1 Columbia University, United States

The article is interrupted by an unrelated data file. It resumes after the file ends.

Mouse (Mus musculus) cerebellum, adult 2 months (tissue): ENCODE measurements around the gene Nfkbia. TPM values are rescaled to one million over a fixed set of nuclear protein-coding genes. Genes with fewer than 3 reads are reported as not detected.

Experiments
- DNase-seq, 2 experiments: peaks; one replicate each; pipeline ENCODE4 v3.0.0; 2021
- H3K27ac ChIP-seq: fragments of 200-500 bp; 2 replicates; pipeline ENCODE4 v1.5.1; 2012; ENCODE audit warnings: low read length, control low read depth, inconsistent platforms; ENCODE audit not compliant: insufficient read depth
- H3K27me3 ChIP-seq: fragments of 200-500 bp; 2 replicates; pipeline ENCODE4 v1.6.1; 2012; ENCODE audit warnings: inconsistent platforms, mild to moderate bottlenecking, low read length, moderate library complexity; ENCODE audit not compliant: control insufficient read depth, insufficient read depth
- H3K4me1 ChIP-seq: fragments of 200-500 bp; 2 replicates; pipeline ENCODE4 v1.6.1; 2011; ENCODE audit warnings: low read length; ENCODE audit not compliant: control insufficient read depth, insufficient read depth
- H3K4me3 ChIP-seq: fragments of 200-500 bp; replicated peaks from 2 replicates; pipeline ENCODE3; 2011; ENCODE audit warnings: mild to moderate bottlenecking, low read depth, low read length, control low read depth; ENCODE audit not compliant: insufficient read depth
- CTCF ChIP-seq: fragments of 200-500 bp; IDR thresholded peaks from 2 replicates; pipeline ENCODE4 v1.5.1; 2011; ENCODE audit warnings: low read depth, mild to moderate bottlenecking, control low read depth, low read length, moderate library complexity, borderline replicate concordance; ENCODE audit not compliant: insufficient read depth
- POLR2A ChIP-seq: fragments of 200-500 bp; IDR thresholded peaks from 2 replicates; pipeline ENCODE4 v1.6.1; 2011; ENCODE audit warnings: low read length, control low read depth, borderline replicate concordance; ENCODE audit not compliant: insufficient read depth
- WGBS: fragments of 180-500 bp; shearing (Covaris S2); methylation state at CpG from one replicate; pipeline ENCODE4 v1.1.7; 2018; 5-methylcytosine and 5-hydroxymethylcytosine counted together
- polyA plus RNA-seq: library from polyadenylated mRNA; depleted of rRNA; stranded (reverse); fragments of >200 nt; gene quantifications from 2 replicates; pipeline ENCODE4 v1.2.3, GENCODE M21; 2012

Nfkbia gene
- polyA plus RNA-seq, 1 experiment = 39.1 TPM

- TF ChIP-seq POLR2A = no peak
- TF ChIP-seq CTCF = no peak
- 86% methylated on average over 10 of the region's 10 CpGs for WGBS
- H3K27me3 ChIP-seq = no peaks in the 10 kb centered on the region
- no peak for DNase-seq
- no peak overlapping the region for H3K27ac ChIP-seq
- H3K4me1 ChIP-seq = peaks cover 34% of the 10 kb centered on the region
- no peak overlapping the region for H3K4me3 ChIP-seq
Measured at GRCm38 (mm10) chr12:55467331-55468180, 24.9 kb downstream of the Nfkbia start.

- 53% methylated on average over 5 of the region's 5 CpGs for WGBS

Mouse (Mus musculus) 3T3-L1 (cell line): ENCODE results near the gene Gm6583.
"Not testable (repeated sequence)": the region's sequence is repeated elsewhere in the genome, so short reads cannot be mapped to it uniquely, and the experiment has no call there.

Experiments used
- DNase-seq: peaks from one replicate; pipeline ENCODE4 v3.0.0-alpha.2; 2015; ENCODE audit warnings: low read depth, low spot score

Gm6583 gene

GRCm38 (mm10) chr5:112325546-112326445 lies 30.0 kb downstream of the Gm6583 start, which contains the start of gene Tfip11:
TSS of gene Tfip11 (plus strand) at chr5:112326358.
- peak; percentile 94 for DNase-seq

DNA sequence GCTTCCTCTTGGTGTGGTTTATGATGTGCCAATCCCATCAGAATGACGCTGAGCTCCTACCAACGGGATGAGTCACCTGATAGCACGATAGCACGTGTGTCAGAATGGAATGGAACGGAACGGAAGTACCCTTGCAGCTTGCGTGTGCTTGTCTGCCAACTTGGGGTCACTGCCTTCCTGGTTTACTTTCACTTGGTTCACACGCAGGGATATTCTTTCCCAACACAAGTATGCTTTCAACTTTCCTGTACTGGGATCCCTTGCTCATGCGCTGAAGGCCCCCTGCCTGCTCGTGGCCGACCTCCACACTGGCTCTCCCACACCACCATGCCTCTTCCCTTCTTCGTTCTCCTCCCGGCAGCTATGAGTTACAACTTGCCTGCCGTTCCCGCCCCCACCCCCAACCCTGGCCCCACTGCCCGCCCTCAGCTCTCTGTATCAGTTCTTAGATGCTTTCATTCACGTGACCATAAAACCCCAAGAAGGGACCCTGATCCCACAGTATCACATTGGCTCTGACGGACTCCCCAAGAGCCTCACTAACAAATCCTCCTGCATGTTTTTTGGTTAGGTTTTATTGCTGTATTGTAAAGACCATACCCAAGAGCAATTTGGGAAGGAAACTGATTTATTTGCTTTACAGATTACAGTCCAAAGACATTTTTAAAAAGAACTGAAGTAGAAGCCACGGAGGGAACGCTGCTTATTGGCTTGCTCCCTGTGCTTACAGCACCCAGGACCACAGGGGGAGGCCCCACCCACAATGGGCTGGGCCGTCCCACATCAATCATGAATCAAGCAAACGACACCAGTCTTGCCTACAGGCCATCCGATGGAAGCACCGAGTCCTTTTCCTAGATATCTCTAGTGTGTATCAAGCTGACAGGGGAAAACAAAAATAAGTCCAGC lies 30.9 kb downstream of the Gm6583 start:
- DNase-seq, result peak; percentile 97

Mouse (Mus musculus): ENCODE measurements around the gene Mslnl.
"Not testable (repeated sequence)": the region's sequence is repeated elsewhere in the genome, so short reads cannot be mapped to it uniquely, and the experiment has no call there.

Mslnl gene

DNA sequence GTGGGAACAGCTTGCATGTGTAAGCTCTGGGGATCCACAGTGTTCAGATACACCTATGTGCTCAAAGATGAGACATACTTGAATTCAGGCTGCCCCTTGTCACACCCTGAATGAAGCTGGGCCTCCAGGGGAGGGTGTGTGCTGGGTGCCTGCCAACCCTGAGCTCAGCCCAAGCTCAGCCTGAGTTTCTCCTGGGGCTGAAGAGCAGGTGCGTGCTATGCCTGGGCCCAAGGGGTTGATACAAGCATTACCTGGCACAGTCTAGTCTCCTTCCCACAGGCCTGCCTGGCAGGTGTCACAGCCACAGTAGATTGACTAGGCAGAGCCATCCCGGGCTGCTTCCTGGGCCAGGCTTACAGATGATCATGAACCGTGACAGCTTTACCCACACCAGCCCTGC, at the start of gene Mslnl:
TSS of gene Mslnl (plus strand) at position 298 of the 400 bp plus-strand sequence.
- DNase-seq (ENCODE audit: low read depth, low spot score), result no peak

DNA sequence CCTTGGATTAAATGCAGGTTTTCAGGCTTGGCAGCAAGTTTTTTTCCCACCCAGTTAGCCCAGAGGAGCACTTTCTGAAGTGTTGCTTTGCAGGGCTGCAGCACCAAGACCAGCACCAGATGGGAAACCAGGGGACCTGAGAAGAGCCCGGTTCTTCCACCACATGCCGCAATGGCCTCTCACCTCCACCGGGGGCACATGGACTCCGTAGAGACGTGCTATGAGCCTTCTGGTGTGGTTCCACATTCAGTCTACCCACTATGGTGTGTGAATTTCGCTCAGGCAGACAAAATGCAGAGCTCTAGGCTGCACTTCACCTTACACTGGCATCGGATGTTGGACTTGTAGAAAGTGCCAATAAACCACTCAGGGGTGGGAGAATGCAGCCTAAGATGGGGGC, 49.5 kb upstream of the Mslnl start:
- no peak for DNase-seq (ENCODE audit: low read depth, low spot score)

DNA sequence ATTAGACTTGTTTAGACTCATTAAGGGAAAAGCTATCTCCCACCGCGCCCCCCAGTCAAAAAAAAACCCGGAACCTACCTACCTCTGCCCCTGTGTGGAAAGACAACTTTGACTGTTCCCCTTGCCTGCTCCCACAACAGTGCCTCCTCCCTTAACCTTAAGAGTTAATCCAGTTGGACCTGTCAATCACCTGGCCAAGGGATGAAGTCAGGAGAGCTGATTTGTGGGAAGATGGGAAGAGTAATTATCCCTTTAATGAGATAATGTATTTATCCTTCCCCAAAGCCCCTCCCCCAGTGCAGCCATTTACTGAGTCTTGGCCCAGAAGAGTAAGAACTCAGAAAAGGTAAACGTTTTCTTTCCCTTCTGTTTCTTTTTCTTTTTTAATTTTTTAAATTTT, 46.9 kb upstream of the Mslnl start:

DiscussionHow were socialist themes reflected in goods that were, by design, hand-made? Soviet handicrafts was often associated with nationalities or regional particularities, as can be seen from examples such as Caucasian silver daggers, Vologda lacemaking, and Palekh lacquer boxes, or carpets from Central Asia and the Caucasus. Throughout the Soviet period, craftsmen integrated national or regional modes of making with overarching socialist themes. This paper examines how messages of Soviet universalism were reflected in carpets from the Caucasus and Central Asia. The formula that many carpets used was incorporating grand scenes or portraits in the central field of the carpet, while retaining the border to highlight the national origins of the carpet. In doing so, the carpets blended together the national forms with themes that were ideologically encouraged. The paper examines several carpets that follow this formula, including portrait carpets and carpets that depict sweeping scenes of industrialization. Yet, “nationalist in form, socialist in content” does not tell the whole story of the carpets’ production. As carpets sought to merge the nationalist forms with socialist content, “national” forms were being negotiated at the same time. The paper utilizes visual analysis as well as archival sources to provide an in-depth look at how early Soviet “plot” and “portrait” carpets straddled the line between handicraft, socialist production, and national origins.